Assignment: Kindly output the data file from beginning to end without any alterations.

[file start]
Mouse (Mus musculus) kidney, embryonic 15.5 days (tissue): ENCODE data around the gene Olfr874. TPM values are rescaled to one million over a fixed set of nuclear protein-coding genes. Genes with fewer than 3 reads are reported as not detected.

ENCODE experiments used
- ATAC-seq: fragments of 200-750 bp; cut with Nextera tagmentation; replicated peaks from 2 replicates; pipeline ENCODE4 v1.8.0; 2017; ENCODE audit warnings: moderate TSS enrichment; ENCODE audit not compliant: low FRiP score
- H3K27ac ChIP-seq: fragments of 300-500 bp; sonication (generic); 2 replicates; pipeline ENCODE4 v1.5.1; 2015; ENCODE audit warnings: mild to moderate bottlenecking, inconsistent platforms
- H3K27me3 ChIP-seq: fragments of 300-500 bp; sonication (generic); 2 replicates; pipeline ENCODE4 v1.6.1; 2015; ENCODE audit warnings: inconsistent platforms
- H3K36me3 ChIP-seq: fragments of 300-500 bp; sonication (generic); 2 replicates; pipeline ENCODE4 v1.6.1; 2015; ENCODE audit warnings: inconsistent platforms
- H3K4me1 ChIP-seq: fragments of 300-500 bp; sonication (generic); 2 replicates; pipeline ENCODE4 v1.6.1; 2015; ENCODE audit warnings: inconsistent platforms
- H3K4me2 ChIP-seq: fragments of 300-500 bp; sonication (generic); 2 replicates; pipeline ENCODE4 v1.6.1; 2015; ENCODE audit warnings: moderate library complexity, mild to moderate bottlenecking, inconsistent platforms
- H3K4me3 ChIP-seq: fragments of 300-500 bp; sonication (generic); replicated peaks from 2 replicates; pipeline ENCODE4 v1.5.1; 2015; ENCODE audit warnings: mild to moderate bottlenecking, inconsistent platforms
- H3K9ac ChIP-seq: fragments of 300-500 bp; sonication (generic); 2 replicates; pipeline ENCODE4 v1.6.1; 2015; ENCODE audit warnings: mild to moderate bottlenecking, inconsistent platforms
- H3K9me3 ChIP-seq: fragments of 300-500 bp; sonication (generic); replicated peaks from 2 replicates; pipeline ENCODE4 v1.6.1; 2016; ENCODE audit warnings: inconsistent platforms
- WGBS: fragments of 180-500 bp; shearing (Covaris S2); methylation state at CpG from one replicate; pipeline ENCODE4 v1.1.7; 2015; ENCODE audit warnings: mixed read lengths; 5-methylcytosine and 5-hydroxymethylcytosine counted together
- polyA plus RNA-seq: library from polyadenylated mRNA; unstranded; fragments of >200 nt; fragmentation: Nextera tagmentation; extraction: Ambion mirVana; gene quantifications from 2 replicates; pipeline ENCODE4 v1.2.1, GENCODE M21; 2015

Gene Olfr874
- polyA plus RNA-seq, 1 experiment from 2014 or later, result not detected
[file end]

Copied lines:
Mouse (Mus musculus) kidney, embryonic 15.5 days (tissue): ENCODE data around the gene Olfr874. TPM values are rescaled to one million over a fixed set of nuclear protein-coding genes. Genes with fewer than 3 reads are reported as not detected.

ENCODE experiments used
- ATAC-seq: fragments of 200-750 bp; cut with Nextera tagmentation; replicated peaks from 2 replicates; pipeline ENCODE4 v1.8.0; 2017; ENCODE audit warnings: moderate TSS enrichment; ENCODE audit not compliant: low FRiP score
- H3K27ac ChIP-seq: fragments of 300-500 bp; sonication (generic); 2 replicates; pipeline ENCODE4 v1.5.1; 2015; ENCODE audit warnings: mild to moderate bottlenecking, inconsistent platforms
- H3K27me3 ChIP-seq: fragments of 300-500 bp; sonication (generic); 2 replicates; pipeline ENCODE4 v1.6.1; 2015; ENCODE audit warnings: inconsistent platforms
- H3K36me3 ChIP-seq: fragments of 300-500 bp; sonication (generic); 2 replicates; pipeline ENCODE4 v1.6.1; 2015; ENCODE audit warnings: inconsistent platforms
- H3K4me1 ChIP-seq: fragments of 300-500 bp; sonication (generic); 2 replicates; pipeline ENCODE4 v1.6.1; 2015; ENCODE audit warnings: inconsistent platforms
- H3K4me2 ChIP-seq: fragments of 300-500 bp; sonication (generic); 2 replicates; pipeline ENCODE4 v1.6.1; 2015; ENCODE audit warnings: moderate library complexity, mild to moderate bottlenecking, inconsistent platforms
- H3K4me3 ChIP-seq: fragments of 300-500 bp; sonication (generic); replicated peaks from 2 replicates; pipeline ENCODE4 v1.5.1; 2015; ENCODE audit warnings: mild to moderate bottlenecking, inconsistent platforms
- H3K9ac ChIP-seq: fragments of 300-500 bp; sonication (generic); 2 replicates; pipeline ENCODE4 v1.6.1; 2015; ENCODE audit warnings: mild to moderate bottlenecking, inconsistent platforms
- H3K9me3 ChIP-seq: fragments of 300-500 bp; sonication (generic); replicated peaks from 2 replicates; pipeline ENCODE4 v1.6.1; 2016; ENCODE audit warnings: inconsistent platforms
- WGBS: fragments of 180-500 bp; shearing (Covaris S2); methylation state at CpG from one replicate; pipeline ENCODE4 v1.1.7; 2015; ENCODE audit warnings: mixed read lengths; 5-methylcytosine and 5-hydroxymethylcytosine counted together
- polyA plus RNA-seq: library from polyadenylated mRNA; unstranded; fragments of >200 nt; fragmentation: Nextera tagmentation; extraction: Ambion mirVana; gene quantifications from 2 replicates; pipeline ENCODE4 v1.2.1, GENCODE M21; 2015

Gene Olfr874
- polyA plus RNA-seq, 1 experiment from 2014 or later, result not detected